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Mass-produced, modular or prefab housing has suffered a lot of bad press during its checkered history.
Attempts were made, in the 60’s and 80’s to rekindle some kind of interest but things miserably failed. Timber framed buildings and system builds never got off the ground.
The problem really came down to delivery. Delivering large volumes of an innovative product require state-of-the-art manufacturing techniques, not common in this country’s house building.
What is Modular Housing?
Modular, or otherwise called prefab houses, are building structures assembled indoors in special factories. Once they are finished, they are transported with specialized transporting equipment to their designated places.
This does not mean they are mobile homes, nor does it mean they are tiny compared to on-spot built houses – they come in all forms and sizes, can be made to be mobile and can be made to be unmovable, depending on the chosen design.
It’s good to say, that modular homes are not manufactured homes. Manufactured homes are sometimes called mobile houses, or tiny houses, are made to be moved from one place to another.
Benefits of Modular Housing
- Short Build Time. On average 50-60% quicker than traditional home construction.
- High Quality. Building products are mass produced in a factory setting with quality control and pre-design of similar modules
- Low Weight. It’s 30% lighter than a house built of traditional masonry.
- Eco-friendly. Production of the modules is more efficient and less wasteful in a factory setting. Installation of the components causes less disruption to the environment.
- Infill. Particularly useful in small urban sites, infill and extensions on the roof.
- Labour Reduces. Putting together and finishing off require far less manpower and the need for specialist design input is removed.
- Cost Reduction. The factors mentioned above help to reduce the overall cost of this type of building.
This type of modular construction has been in use for a number of years for new hospitals and schools. The buildings have been more sustainable, comfortable and have a longer life.
Some recent housing schemes have also taken advantage of this innovative way of building. In Brentford, West London developer Paragon used modular construction for their housing scheme and made significant savings in time.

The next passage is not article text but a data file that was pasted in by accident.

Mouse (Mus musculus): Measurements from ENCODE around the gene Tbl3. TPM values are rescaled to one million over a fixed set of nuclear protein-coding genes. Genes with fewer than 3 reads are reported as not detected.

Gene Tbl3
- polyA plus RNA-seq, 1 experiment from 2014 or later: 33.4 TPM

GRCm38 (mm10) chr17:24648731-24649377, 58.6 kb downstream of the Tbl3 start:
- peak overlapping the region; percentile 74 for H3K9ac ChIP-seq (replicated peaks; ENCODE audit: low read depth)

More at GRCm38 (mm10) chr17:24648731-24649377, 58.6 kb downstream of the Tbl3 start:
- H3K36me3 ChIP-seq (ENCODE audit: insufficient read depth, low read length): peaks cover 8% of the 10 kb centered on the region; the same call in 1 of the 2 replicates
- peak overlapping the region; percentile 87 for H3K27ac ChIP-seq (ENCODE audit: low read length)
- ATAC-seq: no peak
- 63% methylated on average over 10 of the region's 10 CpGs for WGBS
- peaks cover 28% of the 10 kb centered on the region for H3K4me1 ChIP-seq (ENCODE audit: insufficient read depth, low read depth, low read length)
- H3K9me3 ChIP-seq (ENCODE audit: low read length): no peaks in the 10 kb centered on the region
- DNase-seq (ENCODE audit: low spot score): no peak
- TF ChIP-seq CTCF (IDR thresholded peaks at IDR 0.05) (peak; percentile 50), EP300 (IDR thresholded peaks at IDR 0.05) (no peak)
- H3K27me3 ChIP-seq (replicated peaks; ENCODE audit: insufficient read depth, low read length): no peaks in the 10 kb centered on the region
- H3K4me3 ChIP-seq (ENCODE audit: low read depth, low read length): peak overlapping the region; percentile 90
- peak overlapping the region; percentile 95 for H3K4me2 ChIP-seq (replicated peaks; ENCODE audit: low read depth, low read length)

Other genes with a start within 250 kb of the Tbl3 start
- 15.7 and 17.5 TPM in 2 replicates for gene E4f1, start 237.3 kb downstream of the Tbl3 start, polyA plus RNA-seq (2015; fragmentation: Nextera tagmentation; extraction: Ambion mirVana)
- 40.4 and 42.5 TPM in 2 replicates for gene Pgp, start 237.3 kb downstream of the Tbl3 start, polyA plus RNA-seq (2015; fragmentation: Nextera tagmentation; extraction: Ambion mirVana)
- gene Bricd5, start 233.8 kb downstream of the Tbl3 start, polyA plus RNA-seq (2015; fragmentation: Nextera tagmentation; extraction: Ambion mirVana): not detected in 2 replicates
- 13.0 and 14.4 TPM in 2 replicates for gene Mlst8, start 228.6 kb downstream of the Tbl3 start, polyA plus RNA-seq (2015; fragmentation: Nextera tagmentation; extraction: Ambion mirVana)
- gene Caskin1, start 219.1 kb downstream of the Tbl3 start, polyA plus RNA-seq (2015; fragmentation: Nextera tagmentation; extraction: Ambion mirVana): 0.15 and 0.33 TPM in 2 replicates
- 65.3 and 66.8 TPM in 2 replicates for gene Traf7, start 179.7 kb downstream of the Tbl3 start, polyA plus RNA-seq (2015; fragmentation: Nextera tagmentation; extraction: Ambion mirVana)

It all sounds very appealing but as always with anything new, there are some disadvantages to this type of mass produced housing.
There is obviously a place for this type of construction as it is already widely used in Japan, Scandinavia and the USA. An integral part of this form of construction is a light steel frame. It’s light, strong, versatile and not prone to long-term movement and is a well proven material for a range of different applications.
In Japan more than 150,000 buildings have been completed and have proved to be extremely robust during seismic activity. So, in answer to our first question – yes it is a viable option providing we can get the delivery right.
Problems with Modular Homes
And, of course like anything else, there are drawbacks to this type of housing option as well. Here, we’ll list the most common ones.
- Costly Maintenance & Repair. It can be complicated and expensive. When dealing with a property constructed from masonry the walls have a uniform bearing capacity. Putting up a shelf can be done anywhere. In modular housing, on the other hand, fixings can only be put on the load bearing elements of the wall.
- Not very stable when structure is damaged. It is easily compromised if you happen to puncture the membrane that is within the panels.
- Problems with lightweight construction. Since modular homes are made to be transported, they are in general a lightweight building, and this comes with all the benefits and drawbacks. They’re built to withstand a wind blowing at 175 mph, however they’re still a weaker construction than a brick house.
Questions to Ask When Buying a Modular Home